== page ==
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May/June 2020 Issue

Also in this issue: Federal District Court Rejects First Amendment Challenge to City of Madison’s Billboard Ordinance Based on Reed

Focus Area: Coronavirus/COVID-19

Local Powers to Address COVID-19 in the Wake of Wisconsin Legislature v. Palm and OAG-03-20

On May 12, 2020, in its decision in Wisconsin Legislature v. Palm, 2020 WI 42, the Wisconsin Supreme Court struck down the Wisconsin Department of Health Services’ (DHS) statewide Safer-at-Home order. In the aftermath of that decision, municipalities and counties throughout Wisconsin faced uncertainty over whether local health orders to address COVID-19 would be similarly affected by the Supreme Court’s decision.

On May 15, 2020, Attorney General Josh Kaul issued an emergency Attorney General opinion, OAG-03-20, to clarify the effect of the Palm decision on local powers to address COVID-19. 

The Attorney General’s opinion concluded that the Palm decision is not directly controlling on the powers of local health authorities under Wis. Stat. § 252.03, as the Supreme Court’s decision only addressed DHS’s authority under a different statute – Wis. Stat. § 252.02. The opinion further concluded that the Palm decision does not limit other measures directed by local authorities under Wis. Stat. § 252.03, as local health officers are not subject to the requirements of Wis. Stat. § 227.24 to engage in emergency rulemaking.

Despite these conclusions, the Attorney General’s opinion advised that local authorities should still take certain precautions to ensure that local health orders do not run afoul of the Palm decision. Local authorities wishing to establish a local health order to address COVID-19 should take the following precautions:

  1. Limit enforcement of a health order under Wis. Stat. § 252.03 to ordinances or administrative enforcement as criminal penalties may be affected by the Supreme Court’s decision.
  2. Ensure that any measures that direct people to stay at home, forbid certain travel, or close certain businesses speak specifically to the local health officer’s statutory power under Wis. Stat. § 252.03(1)-(2) to “prevent, suppress and control communicable diseases” and “forbid public gatherings when deemed necessary to control outbreaks or epidemics.” 

In a footnote, the Attorney General’s opinion noted that local governments also have emergency powers under Wis. Stats. §§ 323.11 and 323.14. While the opinion does not specifically address measures taken pursuant to those powers, Wis. Stat. § 323.14(4)(a) is broadly written to grant local governments authority to enact measures to protect the public health and welfare pursuant to an emergency declaration under Wis. Stat. § 323.11.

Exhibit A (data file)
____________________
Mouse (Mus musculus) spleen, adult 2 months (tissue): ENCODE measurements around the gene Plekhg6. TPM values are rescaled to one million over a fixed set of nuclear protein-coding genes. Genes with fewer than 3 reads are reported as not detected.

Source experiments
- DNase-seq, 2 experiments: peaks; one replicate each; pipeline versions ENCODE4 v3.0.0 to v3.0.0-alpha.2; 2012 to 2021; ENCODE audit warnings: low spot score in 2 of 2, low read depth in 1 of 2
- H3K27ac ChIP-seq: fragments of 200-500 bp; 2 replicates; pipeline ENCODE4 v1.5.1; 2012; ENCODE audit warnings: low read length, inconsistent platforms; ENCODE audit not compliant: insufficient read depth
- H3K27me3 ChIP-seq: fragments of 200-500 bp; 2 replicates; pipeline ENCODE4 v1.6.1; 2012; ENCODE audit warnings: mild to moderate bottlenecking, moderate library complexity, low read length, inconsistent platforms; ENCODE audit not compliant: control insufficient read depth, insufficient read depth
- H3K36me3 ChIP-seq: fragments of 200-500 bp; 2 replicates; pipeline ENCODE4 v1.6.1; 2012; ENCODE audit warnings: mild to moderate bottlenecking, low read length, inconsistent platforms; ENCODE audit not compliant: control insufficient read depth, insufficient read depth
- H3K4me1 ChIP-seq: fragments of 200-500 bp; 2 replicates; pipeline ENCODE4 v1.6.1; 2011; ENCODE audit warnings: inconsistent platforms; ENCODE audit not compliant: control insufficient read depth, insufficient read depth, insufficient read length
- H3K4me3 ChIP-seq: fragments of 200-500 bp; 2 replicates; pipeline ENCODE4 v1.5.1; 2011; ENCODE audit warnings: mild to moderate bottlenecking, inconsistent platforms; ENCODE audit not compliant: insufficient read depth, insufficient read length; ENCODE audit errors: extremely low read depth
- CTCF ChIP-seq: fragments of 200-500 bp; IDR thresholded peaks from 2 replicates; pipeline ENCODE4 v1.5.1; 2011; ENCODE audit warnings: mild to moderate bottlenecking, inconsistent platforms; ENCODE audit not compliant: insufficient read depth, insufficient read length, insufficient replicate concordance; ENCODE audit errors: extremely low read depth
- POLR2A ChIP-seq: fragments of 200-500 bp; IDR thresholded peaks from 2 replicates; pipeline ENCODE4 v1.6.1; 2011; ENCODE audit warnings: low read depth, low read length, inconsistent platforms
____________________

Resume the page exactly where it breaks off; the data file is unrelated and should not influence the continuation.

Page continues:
Under Wis. Stat. § 323.14(4)(a), during a declared emergency, local governments have the general authority to order, by ordinance or resolution, “whatever is necessary and expedient for the health, safety, protection, and welfare of persons and property within the local unit of government in the emergency,” including “the power to bar, restrict, or remove all unnecessary traffic, both vehicular and pedestrian, from the highways.”

Local governments wishing to establish restrictions to address COVID-19 under Wis. Stat. §§ 323.11 and 323.14 should take the following precautions:

  1. Avoid imposing restrictions that appear arbitrarily defined; restrictions should be content neutral and narrowly tailored to address the particular circumstances of the municipality’s emergency, with those circumstances detailed in the emergency resolution or ordinance. 
  2. Articulate the reasoning behind the restrictions to show that the restrictions are based on facts and evidence, with that reasoning detailed in the emergency resolution or ordinance.

In the wake of the Wisconsin Supreme Court’s decision in Wisconsin Legislature v. Palm, striking down DHS’s Safer-at-Home order, local governments and local health authorities should be confident in their authority to impose restrictions and/or local health orders to address COVID-19. That being said, those wishing to exercise these local powers should be aware that such actions still pose some litigation risk.

On May 20, 2020, a group of Wisconsin residents filed a lawsuit in the U.S. District Court for the Eastern District of Wisconsin against Dane County, city of Madison public health director Janel Heinrich and 20 other Wisconsin officials, seeking to invalidate local stay-at-home orders and cease their enforcement. The lawsuit alleges the state and local stay-at-home orders violate the plaintiffs’ civil rights to freely assemble and to freely exercise their religion. It also claims constitutional protections against excessive government intervention through the Establishment Clause have been violated, as well as freedom of speech and right to equal protection under the law.

In light of the recent federal lawsuit attempting to invalidate local stay-at-home orders, it is important for local governments and local health authorities wishing to use their powers to address COVID-19, to follow the precautions discussed above to support the validity of their restrictions and/or orders. The authority granted to local health authorities in Wis. Stat. § 252.03 and to local governments in Wis. Stats. §§ 323.11 and 323.14 provides a useful tool to address the COVID-19 pandemic. 

This newsletter is published and distributed for informational pur- poses only. It does not offer legal advice with respect to particular situations, and does not purport to be a complete treatment of the legal issues surrounding any topic. Because your situation may differ from those described in this Newsletter, you should not rely solely on this information in making legal decisions.

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